The first half of 1991 was held under the "slogan" of Stepan Khmara's arrests and dismissals. We were in constant tension, waiting again for provocations from the government or its shameful acts. My husband Oles and I constantly talked about it at home, so it is logical that our daughter Nastunya was also "aware". She asked, "What can I do to get him out of jail?" "Pray," we said. A sincere children's prayer commemorated Stepan Ilkovich every night, and it so happened that he was released from the pre-trial detention center on April 5, Nastuni's birthday. How much joy there was - it was me, it was me who helped him!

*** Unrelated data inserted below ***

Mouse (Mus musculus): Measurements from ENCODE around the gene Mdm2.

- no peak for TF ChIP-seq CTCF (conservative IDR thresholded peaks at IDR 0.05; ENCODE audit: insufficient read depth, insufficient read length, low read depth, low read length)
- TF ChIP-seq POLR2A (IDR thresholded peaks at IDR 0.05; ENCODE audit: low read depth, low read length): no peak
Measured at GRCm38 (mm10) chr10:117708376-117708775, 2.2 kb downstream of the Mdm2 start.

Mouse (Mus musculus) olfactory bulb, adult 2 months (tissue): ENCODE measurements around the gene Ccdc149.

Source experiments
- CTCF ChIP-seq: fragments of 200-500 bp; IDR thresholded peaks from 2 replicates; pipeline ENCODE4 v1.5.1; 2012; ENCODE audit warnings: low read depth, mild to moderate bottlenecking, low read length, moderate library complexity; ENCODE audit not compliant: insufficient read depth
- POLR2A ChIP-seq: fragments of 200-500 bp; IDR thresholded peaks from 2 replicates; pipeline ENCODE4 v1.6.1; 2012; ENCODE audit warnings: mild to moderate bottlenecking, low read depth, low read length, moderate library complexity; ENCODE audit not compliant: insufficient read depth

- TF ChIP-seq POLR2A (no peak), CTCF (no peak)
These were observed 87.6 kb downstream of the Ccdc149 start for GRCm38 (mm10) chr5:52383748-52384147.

Who knows - maybe so…

But after a few days of euphoria, Khmara was arrested again, so on May 1, after a rally on Independence Square, the PSA leadership decided to go to the Lukyanovka detention center. The attitude to this decision was not unequivocal in all leaders, but such a "turn" took place. The wave of protesters moved up, and then Velyka Zhytomyrska went to Lukyanivka. We knew that the police or the military were moving towards us, so we went fast enough to get up and have a more or less advantageous position. My husband wandered between the groups for coordination - there were no mobile phones at that time, and my daughter and my older sister and I, who came from Sumy "for the holidays", were in the front line. As we approached Volodymyrska Street, we saw that military trucks were moving towards Lukyanivka. Both columns slowed down but did not stop. My sister started shouting for us to leave the pavement. I asked her to leave with my daughter, and we continued to move towards the cars.